I pondered this for several days, and then wrote out a short list of HOW I can be a gift to myself. I’m sharing this list with you; in hopes some of the things listed here will strike a resonant chord with you, too:
- Recognize your amazing qualities, and embrace them
- What if I don’t HAVE any amazing qualities? You DO, but sometimes just the simple act of acknowledging them is the hardest step. If you really are struggling with this, start with baby steps: list the things you sort of like about yourself: Maybe it's your sense of humor, your stubborn streak, your ears, your dancing ability, just list some stuff!
- List what you believe your faults are, too. The reason I word it like this is because so often, what we perceive as our own faults are, in reality, not faults at all.
- Talk to yourself (silently, or at the risk of raising eyebrows of those around you) out loud when you need a friend and none is available. Talk yourself out of whatever emotional or mental funk you find yourself in. This really works, by the way. Encourage yourself to just put whatever is making you sad behind you.
- Stay focused on the positive things you see and like about yourself. Foster these feelings daily. DAILY.
- Enter into a feeling of gratitude as often as you can. If you've never made a gratitude list, this can be a useful tool. List your favorite foods, music, activities, and things that make you feel good or happy. When you are in a down mood, mentally scan this list and see if you can improve your overall mood. It works more than you might think it would.
Be a gift to yourself by forgiving yourself for hurting others in your life. Self-forgiveness is a wonderful gift. Be a gift to yourself by taking time, every day, to be silent, to unwind, to breathe, to relax, and to recharge your Spirit. You’ll thank yourself many times over. Be a gift to yourself by taking care of your health. This, too, is the gift that keeps on giving. Sleep, exercise, diet, these are main cogs in this wheel, but not the only cogs. Did you know that showing kindness to others improves one’s health? Be kind to yourself by being kind to others. Do a Sub for Santa, or Secret Santa, or any of the other similar charitable causes that are readily available. A trend, if you can call it that, the past few years is for people to hang around department stores, to identify strangers who might be struggling financially, and to anonymously pay for their gift-buying before they know someone is doing it. Be a gift to yourself by not allowing the Holidays to stress you out. Make the conscious decision to not get stressed out, and you might be amazed at how you react to the same situations that used to totally stress you out. Awareness is important! Be a gift to yourself by trusting that your life is moving in the right direction. What? How can you be sure, and for sure how can I be sure of this? If a person decides that the Universe is friendly, I think it makes for an easier life compared to the person who thinks the Universe (life) is unfriendly. This is another topic I could do an entire blog on, and perhaps I will later on.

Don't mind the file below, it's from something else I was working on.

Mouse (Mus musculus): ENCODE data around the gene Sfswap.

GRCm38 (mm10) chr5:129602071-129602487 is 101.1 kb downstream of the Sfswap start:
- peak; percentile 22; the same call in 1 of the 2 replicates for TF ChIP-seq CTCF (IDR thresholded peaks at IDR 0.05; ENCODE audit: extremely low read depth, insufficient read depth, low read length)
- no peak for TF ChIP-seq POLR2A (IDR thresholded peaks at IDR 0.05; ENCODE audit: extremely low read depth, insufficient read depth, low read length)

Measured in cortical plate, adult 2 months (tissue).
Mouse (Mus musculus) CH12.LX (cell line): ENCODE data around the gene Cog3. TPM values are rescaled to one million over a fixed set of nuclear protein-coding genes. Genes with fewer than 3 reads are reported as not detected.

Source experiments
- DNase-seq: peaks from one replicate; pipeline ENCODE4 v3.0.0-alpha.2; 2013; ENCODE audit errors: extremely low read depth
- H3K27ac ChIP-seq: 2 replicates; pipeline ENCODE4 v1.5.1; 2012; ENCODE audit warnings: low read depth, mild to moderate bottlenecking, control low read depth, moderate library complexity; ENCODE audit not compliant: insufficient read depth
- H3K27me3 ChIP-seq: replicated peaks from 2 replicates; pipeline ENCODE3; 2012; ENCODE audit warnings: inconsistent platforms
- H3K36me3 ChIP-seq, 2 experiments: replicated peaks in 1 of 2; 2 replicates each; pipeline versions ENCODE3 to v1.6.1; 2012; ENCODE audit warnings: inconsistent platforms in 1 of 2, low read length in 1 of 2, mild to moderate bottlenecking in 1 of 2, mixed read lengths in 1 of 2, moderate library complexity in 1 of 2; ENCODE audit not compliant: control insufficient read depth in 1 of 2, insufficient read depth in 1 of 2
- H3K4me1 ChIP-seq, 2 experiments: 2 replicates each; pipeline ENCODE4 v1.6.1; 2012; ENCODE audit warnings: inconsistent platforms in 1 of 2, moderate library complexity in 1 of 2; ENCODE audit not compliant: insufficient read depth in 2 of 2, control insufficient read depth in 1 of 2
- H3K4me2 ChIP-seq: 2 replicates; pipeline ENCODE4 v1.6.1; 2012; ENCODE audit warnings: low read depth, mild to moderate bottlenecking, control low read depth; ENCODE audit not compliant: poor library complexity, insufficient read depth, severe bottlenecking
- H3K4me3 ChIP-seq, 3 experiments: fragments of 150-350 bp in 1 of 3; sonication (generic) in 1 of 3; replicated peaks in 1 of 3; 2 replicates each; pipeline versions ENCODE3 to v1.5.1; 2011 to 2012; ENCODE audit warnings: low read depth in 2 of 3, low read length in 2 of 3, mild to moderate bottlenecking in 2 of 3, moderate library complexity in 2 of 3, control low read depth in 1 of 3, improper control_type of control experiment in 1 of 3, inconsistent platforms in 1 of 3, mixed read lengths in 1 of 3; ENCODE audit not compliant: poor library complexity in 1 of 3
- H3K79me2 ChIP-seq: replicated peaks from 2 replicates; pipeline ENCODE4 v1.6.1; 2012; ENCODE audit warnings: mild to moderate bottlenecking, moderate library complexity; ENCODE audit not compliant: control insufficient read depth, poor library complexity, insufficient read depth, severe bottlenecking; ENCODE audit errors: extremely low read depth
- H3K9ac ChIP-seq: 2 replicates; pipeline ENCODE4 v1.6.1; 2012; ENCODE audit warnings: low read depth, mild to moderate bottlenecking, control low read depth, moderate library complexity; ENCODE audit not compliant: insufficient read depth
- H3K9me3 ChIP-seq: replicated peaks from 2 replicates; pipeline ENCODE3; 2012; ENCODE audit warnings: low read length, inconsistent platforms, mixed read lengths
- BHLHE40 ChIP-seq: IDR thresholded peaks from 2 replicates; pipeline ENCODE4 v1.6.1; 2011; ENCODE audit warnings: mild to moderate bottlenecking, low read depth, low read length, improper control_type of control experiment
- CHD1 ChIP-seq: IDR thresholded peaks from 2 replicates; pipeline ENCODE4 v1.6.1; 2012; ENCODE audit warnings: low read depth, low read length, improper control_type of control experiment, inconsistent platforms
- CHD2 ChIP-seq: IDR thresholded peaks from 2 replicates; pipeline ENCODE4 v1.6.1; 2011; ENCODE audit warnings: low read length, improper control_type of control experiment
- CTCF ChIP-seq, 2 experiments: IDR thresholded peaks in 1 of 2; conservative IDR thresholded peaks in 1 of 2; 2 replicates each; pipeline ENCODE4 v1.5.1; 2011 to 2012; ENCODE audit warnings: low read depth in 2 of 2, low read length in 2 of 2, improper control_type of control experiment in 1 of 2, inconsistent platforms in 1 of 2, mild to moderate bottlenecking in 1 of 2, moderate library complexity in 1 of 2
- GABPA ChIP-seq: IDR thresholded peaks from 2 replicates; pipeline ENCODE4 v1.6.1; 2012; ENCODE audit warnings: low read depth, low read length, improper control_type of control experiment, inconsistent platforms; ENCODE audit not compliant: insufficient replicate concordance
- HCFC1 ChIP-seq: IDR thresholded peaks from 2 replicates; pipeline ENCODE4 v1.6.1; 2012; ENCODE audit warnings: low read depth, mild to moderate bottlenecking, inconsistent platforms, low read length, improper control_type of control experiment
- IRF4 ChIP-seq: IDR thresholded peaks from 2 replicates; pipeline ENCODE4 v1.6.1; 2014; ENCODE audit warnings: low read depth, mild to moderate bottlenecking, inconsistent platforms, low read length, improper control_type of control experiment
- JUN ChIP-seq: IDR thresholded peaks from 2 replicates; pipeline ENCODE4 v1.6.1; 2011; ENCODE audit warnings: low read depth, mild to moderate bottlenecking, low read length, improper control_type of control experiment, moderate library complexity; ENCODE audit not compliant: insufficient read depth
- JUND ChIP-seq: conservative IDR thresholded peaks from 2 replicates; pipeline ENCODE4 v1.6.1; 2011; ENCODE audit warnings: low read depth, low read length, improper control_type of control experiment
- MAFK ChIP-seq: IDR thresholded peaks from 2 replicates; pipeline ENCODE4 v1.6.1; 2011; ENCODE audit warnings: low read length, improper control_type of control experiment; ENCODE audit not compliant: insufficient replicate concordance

Lastly, be a gift to yourself by taking a break from the self-criticism. If you overeat in the next month, then make a pledge to exercise a little longer. It isn’t the end of the world as you know it if you gain three or four pounds between now and the end of the year. By loving yourself as you are, your body will follow suit.
Happiness can be found in any situation, and for a lot of people, it’s easy to find it this time of year. My favorite aspect? Just being around my loved ones. I hope the best gift you receive this year is that of you, to yourself. In other words, be a gift to yourself by taking it easy on yourself…
Happy Holidays and I hope to hear from and see many of you soon…